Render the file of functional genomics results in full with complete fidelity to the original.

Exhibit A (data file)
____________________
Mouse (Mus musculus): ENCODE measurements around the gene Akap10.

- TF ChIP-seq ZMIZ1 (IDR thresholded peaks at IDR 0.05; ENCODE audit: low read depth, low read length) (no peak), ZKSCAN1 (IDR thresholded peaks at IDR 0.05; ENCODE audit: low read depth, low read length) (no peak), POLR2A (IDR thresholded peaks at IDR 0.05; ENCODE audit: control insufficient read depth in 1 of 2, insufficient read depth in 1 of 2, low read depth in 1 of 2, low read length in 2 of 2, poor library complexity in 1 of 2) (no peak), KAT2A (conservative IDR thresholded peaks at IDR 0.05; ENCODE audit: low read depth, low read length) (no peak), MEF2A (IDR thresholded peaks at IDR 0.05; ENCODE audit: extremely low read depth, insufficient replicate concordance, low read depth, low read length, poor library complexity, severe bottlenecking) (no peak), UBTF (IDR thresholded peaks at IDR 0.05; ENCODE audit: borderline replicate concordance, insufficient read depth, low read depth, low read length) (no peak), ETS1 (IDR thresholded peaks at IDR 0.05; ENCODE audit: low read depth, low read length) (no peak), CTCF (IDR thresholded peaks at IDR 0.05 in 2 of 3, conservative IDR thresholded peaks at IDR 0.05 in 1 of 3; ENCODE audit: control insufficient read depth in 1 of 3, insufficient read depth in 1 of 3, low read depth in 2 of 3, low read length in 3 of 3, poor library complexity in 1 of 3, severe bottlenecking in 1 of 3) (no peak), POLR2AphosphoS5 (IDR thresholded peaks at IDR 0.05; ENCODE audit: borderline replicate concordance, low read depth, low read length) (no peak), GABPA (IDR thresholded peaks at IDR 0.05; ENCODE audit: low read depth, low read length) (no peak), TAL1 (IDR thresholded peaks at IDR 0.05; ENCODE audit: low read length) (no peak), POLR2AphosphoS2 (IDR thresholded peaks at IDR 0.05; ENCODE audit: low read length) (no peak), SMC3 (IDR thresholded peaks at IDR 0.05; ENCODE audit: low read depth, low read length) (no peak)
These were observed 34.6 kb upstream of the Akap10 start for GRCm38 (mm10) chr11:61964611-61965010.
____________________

Mouse (Mus musculus): ENCODE measurements around the gene Akap10.

- TF ChIP-seq ZMIZ1 (IDR thresholded peaks at IDR 0.05; ENCODE audit: low read depth, low read length) (no peak), ZKSCAN1 (IDR thresholded peaks at IDR 0.05; ENCODE audit: low read depth, low read length) (no peak), POLR2A (IDR thresholded peaks at IDR 0.05; ENCODE audit: control insufficient read depth in 1 of 2, insufficient read depth in 1 of 2, low read depth in 1 of 2, low read length in 2 of 2, poor library complexity in 1 of 2) (no peak), KAT2A (conservative IDR thresholded peaks at IDR 0.05; ENCODE audit: low read depth, low read length) (no peak), MEF2A (IDR thresholded peaks at IDR 0.05; ENCODE audit: extremely low read depth, insufficient replicate concordance, low read depth, low read length, poor library complexity, severe bottlenecking) (no peak), UBTF (IDR thresholded peaks at IDR 0.05; ENCODE audit: borderline replicate concordance, insufficient read depth, low read depth, low read length) (no peak), ETS1 (IDR thresholded peaks at IDR 0.05; ENCODE audit: low read depth, low read length) (no peak), CTCF (IDR thresholded peaks at IDR 0.05 in 2 of 3, conservative IDR thresholded peaks at IDR 0.05 in 1 of 3; ENCODE audit: control insufficient read depth in 1 of 3, insufficient read depth in 1 of 3, low read depth in 2 of 3, low read length in 3 of 3, poor library complexity in 1 of 3, severe bottlenecking in 1 of 3) (no peak), POLR2AphosphoS5 (IDR thresholded peaks at IDR 0.05; ENCODE audit: borderline replicate concordance, low read depth, low read length) (no peak), GABPA (IDR thresholded peaks at IDR 0.05; ENCODE audit: low read depth, low read length) (no peak), TAL1 (IDR thresholded peaks at IDR 0.05; ENCODE audit: low read length) (no peak), POLR2AphosphoS2 (IDR thresholded peaks at IDR 0.05; ENCODE audit: low read length) (no peak), SMC3 (IDR thresholded peaks at IDR 0.05; ENCODE audit: low read depth, low read length) (no peak)
These were observed 34.6 kb upstream of the Akap10 start for GRCm38 (mm10) chr11:61964611-61965010.